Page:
August 26


The Anatomy Of A Breakout Automated Trading Strategy: The Components

By Tomas Nesnidal

August 26, 2019


In the previous part of this 3-part article, I explained the concept of my breakout ATS model that I’ve been successfully using for about seven years. We’ve learned about four crucial components of the model: POI, distance, time filter, and a regular filter. In this part, we’ll explore each filter more in detail.

POI When it comes to scouting for the best Point Of Initiation (POI), you must be as creative as possible. Your POI can be basically anything. When I started constructing my first breakout ATS strategies, I used pretty simple methods of getting a POI. It usually was:

  • Yesterday’s Close
  • Today’s Open
  • Today’s Low (for longs)
  • Today’s High (for shorts)
  • Lowest O/H/L/C X-days back

Highest O/H/L/C X-days back All of these are very basic and obvious; still I was able to construct pretty impressive and robust strategies with just this beginner’s stuff. Plenty of these strategies are still part of my portfolio. Of course, over time, I’ve started thinking about other possibilities of different POIs and I’ve added many more:

  • Moving Averages – any kind
  • Moving Averages based on O/H/L/C/Typical Price
  • 50% retracement of the current day
  • Lowest/Highest values derived from any two or three techniques described above

POI +/- (X * TR) Again, you can stick to just these two for a very long time and get fantastic and robust strategies. But of course, you also want to keep evolving your approach so you start looking for different techniques to deploy. In my case, it was:

  • GapLess ATR
  • GapLess TR
  • Bollinger Bands difference
  • Certain Moving Averages differences

Highest High (X) – Lowest Low (X) differences Surprisingly, the results were not usually better than when using the most common and obvious ATR/TR! In fact, I quit GapLess variations completely and, although I still keep the other techniques in my D&P (Design & Prototype) code, the majority of my strategies still use ATR/TR. You don’t really need to be creative when it comes to the distance.

Time Filter At the very beginning, I used to be very “precise” when it came to the time filter. That said, I used to optimize the exact, most optimal start time and end time for every breakout ATS. Not surprisingly, I soon realized there was too much over-optimization (making it much harder to pass my very demanding robustness tests).

After a couple of years, I simplified the time filter approach pretty much and, right now, what I like is to divide the regular trading session into three or four equal parts and test the efficiency of each part separately (I call this T-Segmenting, because it’s just splitting the time into different segments). This is an absolutely sufficient solution and also a very logical one, as from my previous experience, I already know that the usual regular session behaves differently especially at its beginning, in its middle, and at its end.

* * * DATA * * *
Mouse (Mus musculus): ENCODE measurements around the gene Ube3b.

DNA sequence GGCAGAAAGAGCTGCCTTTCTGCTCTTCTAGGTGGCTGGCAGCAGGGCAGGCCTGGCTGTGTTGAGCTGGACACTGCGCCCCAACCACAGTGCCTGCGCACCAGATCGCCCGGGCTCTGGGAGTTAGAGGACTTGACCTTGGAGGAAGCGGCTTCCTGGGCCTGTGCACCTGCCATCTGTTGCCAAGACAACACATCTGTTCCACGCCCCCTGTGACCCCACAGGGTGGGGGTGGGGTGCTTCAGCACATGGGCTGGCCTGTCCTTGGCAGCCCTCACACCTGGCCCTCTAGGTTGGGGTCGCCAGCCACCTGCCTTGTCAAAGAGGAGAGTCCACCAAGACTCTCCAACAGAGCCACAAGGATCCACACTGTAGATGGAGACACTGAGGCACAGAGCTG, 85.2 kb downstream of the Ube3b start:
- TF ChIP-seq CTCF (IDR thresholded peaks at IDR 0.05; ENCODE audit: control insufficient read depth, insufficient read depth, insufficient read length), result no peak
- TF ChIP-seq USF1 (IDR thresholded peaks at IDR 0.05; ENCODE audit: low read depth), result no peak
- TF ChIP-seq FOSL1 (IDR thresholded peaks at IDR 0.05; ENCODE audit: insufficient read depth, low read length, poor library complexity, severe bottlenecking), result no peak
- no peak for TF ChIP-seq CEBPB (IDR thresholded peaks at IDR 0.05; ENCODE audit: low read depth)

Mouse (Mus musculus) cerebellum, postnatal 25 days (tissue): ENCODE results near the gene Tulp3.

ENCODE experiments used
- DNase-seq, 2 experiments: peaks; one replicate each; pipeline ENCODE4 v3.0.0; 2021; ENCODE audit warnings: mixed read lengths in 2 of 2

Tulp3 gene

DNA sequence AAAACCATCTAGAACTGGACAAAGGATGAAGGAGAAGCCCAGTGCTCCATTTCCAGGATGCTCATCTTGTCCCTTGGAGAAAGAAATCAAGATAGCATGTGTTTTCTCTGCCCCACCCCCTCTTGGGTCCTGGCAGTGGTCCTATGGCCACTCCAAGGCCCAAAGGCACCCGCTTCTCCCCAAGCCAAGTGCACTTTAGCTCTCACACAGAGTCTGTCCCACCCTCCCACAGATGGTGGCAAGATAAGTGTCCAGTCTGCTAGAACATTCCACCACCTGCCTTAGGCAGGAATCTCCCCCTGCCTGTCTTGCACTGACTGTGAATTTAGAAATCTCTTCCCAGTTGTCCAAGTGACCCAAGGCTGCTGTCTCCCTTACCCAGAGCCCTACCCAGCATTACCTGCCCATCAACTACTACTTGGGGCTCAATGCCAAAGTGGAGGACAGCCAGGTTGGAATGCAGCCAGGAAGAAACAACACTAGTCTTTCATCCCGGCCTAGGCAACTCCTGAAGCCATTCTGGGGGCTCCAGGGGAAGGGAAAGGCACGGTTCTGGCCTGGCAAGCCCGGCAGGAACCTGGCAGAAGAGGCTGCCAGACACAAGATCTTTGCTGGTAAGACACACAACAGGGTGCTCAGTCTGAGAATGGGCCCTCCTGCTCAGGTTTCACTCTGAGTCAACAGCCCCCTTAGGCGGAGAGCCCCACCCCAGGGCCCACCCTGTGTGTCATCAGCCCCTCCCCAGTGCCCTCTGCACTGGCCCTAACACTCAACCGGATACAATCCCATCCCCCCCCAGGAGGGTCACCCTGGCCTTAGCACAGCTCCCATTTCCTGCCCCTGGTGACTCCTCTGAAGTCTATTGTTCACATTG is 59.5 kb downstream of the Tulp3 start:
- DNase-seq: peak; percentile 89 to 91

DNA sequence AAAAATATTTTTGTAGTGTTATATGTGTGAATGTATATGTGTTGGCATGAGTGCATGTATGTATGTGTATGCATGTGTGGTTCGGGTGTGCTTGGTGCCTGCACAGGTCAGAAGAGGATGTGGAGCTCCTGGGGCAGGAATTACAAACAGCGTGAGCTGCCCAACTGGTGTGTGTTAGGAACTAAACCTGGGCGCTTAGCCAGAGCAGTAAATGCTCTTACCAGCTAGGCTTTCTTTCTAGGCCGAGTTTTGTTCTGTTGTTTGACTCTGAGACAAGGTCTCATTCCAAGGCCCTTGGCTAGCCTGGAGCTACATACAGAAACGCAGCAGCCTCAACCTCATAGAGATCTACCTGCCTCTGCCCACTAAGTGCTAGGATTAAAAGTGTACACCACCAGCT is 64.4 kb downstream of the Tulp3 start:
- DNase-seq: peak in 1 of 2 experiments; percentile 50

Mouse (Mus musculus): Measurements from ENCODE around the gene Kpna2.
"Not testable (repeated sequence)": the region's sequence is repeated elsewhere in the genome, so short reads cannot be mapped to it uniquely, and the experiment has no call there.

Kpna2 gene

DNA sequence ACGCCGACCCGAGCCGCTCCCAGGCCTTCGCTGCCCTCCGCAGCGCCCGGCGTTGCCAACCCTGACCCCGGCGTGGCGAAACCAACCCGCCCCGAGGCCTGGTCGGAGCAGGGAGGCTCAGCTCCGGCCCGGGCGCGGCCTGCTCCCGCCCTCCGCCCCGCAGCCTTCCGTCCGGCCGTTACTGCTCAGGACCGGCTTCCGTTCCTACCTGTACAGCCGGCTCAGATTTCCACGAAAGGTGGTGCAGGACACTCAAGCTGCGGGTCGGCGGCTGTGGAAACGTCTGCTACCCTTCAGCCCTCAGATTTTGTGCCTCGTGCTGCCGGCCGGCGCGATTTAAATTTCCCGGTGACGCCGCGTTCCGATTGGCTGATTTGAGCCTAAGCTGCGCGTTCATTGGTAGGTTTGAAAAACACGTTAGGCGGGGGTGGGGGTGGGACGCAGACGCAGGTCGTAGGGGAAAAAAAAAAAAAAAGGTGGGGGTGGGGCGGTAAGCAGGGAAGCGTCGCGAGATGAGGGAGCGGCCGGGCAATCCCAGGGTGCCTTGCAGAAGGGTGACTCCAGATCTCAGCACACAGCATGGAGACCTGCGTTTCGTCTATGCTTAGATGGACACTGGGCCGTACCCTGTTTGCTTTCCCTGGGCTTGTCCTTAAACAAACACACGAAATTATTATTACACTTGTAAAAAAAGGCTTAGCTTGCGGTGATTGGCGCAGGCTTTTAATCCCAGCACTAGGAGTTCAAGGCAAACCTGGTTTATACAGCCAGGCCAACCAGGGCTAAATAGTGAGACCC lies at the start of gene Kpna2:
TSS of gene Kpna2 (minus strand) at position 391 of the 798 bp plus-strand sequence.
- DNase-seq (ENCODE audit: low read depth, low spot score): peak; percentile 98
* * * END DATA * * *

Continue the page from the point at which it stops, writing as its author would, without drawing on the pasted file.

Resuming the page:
Therefore T-Segmenting into three different parts is the most usual approach in the case of my breakout ATSs. Just to give you a small example, let’s say I develop a breakout ATS for e-mini Russell 2000 (TF). The regular trading hours are 9:30 – 16:15. So, I make three T-Segments:

  • T-Segment 1: 9:30 – 11:45
  • T-Segment 2: 11:45 – 14:00
  • T-Segment 3: 14:00 – 16:15 Then, I test my breakout ATS candidate for all three T-Segments and perform robustness testing in each of them to see which one is the most suitable.

Regular Filter The final part is a regular filter. Again, nothing fancy here. I basically use four different groups of regular filters:

  • Price Action based filters
  • Moving Averages based filters
  • Trend Indicators based filters
  • Volatility based filters For the first group, I usually use quite simple usual conditions, like:
  • C <> O/H/L/C X-bars backs
  • C <> O/H/L/C of the current day or the previous day
  • Any combinations of the above. For the second group, I usually use:
  • C <>certain Moving Average
  • Two different Moving Averages
  • Certain (relative or absolute) distance of the current price from a certain Moving Average For the third group, I like the following indicators:
  • DMI
  • ADX
  • Combination of the both Finally, for the last group, I like following concepts:
  • ATR <> X
  • Comparing 2 ATRs with different periods

Using certain absolute or relative difference between two ATRs with different periods I don’t have a bias towards any of the techniques and I freely use or test all of them. At the end of the day, it’s always the robustness test that will reveal the truth. Whatever passes the robustness testing is fine for me. Of course, over time, I’ve again developed plenty of my own filtering techniques and indicators, but still, I’ve been able to happily live just with the stuff I’ve described to you.

To sum up:

  • You don’t need fancy techniques to develop a robust and viable breakout ATS with my simple model.
  • However, it’s still preferable to keep experimenting, looking for improvements and new ideas; as you can see, I always like evolving all of the components of my breakout ATS model.
  • The way to develop a workable and robust breakout ATS is to experiment with as many different POIs, distances, T-Segments, and regular filters as possible.
  • Of course, the most important part is still the robustness testing, so whatever the backtest equity of your breakout ATS candidate looks like, you still need to be sure that a candidate passes your robustness testing criteria (I personally use very demanding ones).

— By Tomas Nesnidal of Systems on The Road.

Tomas Nesnidal

About the author

{"email":"Email address invalid","url":"Website address invalid","required":"Required field missing"}

Learn To Code & Build Strategies
Using EasyLanguage.